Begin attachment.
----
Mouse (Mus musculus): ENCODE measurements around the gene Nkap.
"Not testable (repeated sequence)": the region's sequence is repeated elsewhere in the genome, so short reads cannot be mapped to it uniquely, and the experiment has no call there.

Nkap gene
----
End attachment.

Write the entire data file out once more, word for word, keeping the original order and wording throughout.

Mouse (Mus musculus): ENCODE measurements around the gene Nkap.
"Not testable (repeated sequence)": the region's sequence is repeated elsewhere in the genome, so short reads cannot be mapped to it uniquely, and the experiment has no call there.

Nkap gene